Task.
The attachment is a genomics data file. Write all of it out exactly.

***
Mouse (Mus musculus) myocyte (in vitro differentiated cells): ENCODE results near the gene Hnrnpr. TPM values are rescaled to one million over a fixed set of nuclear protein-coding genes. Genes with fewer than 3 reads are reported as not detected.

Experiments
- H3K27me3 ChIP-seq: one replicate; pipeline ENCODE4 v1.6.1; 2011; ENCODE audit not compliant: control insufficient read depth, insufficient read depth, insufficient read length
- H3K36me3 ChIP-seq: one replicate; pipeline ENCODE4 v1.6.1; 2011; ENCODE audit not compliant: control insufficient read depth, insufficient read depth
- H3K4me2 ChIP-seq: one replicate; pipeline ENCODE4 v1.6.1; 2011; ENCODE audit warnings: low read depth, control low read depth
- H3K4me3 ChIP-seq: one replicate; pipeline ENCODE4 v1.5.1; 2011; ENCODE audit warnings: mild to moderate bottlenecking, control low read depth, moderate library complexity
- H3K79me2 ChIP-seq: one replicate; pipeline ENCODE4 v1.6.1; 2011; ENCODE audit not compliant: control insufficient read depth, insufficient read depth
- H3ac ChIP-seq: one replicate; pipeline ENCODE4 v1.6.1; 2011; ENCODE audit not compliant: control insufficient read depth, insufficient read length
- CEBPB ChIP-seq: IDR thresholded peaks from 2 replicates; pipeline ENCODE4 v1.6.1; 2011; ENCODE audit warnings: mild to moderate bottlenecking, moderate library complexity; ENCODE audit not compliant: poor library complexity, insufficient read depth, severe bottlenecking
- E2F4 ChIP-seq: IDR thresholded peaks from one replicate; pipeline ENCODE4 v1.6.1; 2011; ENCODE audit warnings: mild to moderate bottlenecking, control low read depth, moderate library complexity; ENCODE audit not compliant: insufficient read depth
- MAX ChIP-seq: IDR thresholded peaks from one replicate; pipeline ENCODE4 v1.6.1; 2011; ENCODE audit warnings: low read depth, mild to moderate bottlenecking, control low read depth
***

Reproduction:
Mouse (Mus musculus) myocyte (in vitro differentiated cells): ENCODE results near the gene Hnrnpr. TPM values are rescaled to one million over a fixed set of nuclear protein-coding genes. Genes with fewer than 3 reads are reported as not detected.

Experiments
- H3K27me3 ChIP-seq: one replicate; pipeline ENCODE4 v1.6.1; 2011; ENCODE audit not compliant: control insufficient read depth, insufficient read depth, insufficient read length
- H3K36me3 ChIP-seq: one replicate; pipeline ENCODE4 v1.6.1; 2011; ENCODE audit not compliant: control insufficient read depth, insufficient read depth
- H3K4me2 ChIP-seq: one replicate; pipeline ENCODE4 v1.6.1; 2011; ENCODE audit warnings: low read depth, control low read depth
- H3K4me3 ChIP-seq: one replicate; pipeline ENCODE4 v1.5.1; 2011; ENCODE audit warnings: mild to moderate bottlenecking, control low read depth, moderate library complexity
- H3K79me2 ChIP-seq: one replicate; pipeline ENCODE4 v1.6.1; 2011; ENCODE audit not compliant: control insufficient read depth, insufficient read depth
- H3ac ChIP-seq: one replicate; pipeline ENCODE4 v1.6.1; 2011; ENCODE audit not compliant: control insufficient read depth, insufficient read length
- CEBPB ChIP-seq: IDR thresholded peaks from 2 replicates; pipeline ENCODE4 v1.6.1; 2011; ENCODE audit warnings: mild to moderate bottlenecking, moderate library complexity; ENCODE audit not compliant: poor library complexity, insufficient read depth, severe bottlenecking
- E2F4 ChIP-seq: IDR thresholded peaks from one replicate; pipeline ENCODE4 v1.6.1; 2011; ENCODE audit warnings: mild to moderate bottlenecking, control low read depth, moderate library complexity; ENCODE audit not compliant: insufficient read depth
- MAX ChIP-seq: IDR thresholded peaks from one replicate; pipeline ENCODE4 v1.6.1; 2011; ENCODE audit warnings: low read depth, mild to moderate bottlenecking, control low read depth